Do you lose strength in your hand after carpal tunnel surgery?

Answered by Tom Adger

After carpal tunnel release surgery, it is not uncommon to experience weakness in the hand. There are several potential factors that can contribute to this weakness.

One possible cause of weakness is the division of the transverse carpal ligament (TCL) during the surgery. The TCL is a thick band of tissue that runs across the wrist and helps to form the roof of the carpal tunnel. By dividing this ligament, the surgeon is able to relieve pressure on the median nerve and alleviate the symptoms of carpal tunnel syndrome. However, this division of the TCL can weaken the structural integrity of the wrist, leading to post-operative weakness.

Another potential cause of weakness is incision or pillar pain. Following carpal tunnel release surgery, it is common to experience pain and discomfort at the site of the incision. This pain can radiate along the wrist and into the palm and fingers, resulting in weakness. Additionally, the pillars of the palm, which are the bony structures that support the base of the hand, can become inflamed and painful after surgery. This inflammation can also contribute to weakness in the hand.

Swelling is another factor that can lead to weakness after carpal tunnel release surgery. Swelling is a natural response to surgery and can occur in the hand and wrist following the procedure. This swelling can compress the nerves and blood vessels in the hand, leading to weakness and decreased dexterity.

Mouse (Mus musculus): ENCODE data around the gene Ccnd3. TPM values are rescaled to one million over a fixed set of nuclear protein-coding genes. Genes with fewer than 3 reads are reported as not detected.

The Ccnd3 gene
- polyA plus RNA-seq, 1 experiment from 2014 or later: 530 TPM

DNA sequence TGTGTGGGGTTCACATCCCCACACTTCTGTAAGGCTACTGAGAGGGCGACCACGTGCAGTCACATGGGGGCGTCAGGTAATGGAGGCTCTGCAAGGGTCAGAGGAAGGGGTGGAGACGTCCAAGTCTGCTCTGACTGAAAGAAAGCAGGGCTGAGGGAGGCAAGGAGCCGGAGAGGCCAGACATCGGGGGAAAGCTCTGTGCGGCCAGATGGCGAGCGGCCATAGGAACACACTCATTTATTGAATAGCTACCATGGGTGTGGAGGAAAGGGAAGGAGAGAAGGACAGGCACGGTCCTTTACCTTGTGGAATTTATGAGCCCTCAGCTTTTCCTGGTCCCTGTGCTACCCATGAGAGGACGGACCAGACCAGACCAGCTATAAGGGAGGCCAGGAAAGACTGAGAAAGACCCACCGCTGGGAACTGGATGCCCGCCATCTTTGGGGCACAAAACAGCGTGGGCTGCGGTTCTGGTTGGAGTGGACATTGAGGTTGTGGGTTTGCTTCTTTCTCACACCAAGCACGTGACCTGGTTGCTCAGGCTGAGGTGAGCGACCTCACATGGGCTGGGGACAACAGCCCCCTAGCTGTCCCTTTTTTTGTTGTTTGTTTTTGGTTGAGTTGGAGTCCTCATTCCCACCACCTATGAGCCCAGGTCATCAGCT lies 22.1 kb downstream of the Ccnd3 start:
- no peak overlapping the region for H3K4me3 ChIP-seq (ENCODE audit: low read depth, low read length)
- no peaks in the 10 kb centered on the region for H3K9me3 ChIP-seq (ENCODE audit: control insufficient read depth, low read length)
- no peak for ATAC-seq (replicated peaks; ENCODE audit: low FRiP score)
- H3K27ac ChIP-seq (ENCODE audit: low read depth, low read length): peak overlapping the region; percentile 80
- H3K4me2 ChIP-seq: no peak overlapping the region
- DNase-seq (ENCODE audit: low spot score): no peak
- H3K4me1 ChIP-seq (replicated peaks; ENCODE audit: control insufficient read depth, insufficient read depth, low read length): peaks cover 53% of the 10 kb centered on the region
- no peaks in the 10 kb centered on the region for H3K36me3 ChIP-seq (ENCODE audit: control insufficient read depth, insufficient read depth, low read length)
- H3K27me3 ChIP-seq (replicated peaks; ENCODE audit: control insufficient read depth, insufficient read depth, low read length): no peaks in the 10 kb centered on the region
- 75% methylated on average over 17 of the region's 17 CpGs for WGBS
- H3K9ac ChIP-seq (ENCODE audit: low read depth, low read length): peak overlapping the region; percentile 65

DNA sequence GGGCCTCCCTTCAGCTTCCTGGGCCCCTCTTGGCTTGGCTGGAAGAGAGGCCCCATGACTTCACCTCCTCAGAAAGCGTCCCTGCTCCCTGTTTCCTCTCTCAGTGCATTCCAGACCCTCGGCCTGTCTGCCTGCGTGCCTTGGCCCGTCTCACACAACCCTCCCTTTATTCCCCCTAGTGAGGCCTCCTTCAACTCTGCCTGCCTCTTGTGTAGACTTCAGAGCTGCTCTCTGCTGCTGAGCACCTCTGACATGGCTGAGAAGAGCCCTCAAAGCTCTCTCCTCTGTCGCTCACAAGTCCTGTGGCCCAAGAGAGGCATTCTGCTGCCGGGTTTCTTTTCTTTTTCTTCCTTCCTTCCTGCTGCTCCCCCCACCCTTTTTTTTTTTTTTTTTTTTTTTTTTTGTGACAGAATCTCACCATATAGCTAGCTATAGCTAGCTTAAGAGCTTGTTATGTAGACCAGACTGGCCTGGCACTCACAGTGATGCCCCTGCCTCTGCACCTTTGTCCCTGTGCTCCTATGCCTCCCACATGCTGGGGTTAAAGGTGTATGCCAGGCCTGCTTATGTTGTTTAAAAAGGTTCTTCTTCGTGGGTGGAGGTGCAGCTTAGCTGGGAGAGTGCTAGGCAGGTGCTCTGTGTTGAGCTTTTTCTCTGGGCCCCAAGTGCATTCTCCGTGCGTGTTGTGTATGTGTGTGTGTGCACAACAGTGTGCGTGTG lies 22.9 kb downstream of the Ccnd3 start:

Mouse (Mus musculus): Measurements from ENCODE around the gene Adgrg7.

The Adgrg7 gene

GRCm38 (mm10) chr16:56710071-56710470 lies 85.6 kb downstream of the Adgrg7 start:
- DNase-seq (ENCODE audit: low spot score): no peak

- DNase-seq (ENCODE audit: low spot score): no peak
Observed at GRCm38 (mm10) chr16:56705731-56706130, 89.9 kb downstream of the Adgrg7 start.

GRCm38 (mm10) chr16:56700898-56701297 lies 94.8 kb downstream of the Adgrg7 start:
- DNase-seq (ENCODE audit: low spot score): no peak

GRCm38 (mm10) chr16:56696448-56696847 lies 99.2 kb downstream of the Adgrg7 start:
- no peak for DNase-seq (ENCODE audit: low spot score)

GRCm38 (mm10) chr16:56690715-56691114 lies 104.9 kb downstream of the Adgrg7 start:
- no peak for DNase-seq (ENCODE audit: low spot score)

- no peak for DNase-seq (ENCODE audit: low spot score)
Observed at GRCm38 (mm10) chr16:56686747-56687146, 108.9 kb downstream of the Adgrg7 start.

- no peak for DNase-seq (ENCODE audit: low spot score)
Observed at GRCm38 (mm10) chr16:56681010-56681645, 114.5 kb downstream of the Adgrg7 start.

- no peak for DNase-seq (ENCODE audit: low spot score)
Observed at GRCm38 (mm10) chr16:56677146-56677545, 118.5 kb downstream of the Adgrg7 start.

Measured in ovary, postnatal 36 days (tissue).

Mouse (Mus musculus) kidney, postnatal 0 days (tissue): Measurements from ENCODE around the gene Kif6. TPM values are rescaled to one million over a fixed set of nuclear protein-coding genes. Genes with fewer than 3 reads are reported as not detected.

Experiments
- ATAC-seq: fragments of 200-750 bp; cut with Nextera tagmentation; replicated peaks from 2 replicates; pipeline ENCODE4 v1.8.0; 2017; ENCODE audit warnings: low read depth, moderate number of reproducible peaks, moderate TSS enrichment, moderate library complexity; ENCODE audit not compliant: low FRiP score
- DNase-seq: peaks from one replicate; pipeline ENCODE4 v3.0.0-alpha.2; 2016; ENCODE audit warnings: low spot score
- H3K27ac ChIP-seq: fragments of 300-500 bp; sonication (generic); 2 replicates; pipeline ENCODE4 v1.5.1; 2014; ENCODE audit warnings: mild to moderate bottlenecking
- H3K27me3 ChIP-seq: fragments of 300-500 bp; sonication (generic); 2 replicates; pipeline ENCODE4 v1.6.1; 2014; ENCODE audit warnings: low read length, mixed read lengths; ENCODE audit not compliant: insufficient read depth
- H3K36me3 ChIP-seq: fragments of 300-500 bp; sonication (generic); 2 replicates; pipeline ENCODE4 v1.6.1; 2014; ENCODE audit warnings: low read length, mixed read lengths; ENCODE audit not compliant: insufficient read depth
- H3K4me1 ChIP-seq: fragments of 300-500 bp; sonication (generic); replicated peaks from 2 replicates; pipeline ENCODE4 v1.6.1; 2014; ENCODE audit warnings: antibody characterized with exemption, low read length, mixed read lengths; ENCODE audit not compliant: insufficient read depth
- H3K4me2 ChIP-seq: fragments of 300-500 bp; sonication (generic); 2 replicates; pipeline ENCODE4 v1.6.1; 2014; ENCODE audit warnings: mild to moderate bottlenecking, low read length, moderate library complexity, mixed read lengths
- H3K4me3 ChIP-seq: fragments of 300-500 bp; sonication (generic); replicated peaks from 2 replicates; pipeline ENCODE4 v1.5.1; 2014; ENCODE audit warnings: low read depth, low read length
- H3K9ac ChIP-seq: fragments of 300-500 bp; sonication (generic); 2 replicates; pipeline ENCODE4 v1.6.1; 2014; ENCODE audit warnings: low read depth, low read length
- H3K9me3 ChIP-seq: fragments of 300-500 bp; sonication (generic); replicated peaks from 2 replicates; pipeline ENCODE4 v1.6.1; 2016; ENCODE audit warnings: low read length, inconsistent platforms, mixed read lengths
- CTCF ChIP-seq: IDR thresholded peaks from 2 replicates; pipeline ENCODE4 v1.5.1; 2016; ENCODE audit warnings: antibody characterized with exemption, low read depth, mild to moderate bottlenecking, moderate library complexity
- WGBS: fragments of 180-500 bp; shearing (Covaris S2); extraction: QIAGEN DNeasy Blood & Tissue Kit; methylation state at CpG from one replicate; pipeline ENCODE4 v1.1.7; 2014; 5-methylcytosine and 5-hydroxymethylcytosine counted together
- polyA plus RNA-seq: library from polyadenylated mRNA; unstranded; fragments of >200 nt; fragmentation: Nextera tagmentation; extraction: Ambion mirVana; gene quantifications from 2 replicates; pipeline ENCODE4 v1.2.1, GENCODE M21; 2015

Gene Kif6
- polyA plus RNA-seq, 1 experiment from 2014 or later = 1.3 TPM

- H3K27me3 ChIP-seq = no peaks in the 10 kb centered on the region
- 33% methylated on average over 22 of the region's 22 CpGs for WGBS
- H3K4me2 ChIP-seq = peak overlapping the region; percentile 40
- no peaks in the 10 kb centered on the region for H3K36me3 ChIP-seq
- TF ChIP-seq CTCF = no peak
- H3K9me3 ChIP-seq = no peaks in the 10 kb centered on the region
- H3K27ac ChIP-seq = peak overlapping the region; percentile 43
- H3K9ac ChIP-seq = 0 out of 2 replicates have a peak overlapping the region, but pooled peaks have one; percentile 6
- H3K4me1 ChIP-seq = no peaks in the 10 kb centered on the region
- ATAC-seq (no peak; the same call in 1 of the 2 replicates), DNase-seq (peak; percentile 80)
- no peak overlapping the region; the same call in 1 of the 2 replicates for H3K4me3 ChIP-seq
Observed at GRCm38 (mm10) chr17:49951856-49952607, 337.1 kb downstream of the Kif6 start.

Flexor tenosynovitis, which is inflammation of the flexor tendons in the hand, can also cause weakness after carpal tunnel release surgery. The flexor tendons run through the carpal tunnel and are responsible for flexing the fingers. Inflammation of these tendons can result in pain, swelling, and weakness in the hand.

In my personal experience, I did experience some weakness in my hand after carpal tunnel release surgery. It took several weeks for the weakness to subside and for my hand to regain its full strength. During this time, I found it helpful to engage in hand exercises and physical therapy to help improve strength and mobility.

To address the weakness after carpal tunnel release surgery, it is important to follow the post-operative care instructions provided by your surgeon. This may include wearing a wrist brace or splint, taking prescribed medications, and performing hand exercises. It is also important to give yourself time to rest and allow your body to heal. If the weakness persists or worsens, it is important to consult with your surgeon for further evaluation and treatment.

Weakness in the hand is a common occurrence after carpal tunnel release surgery. Factors such as TCL division, incision or pillar pain, swelling, and flexor tenosynovitis can contribute to this weakness. Following post-operative care instructions and engaging in hand exercises can help improve strength and promote healing.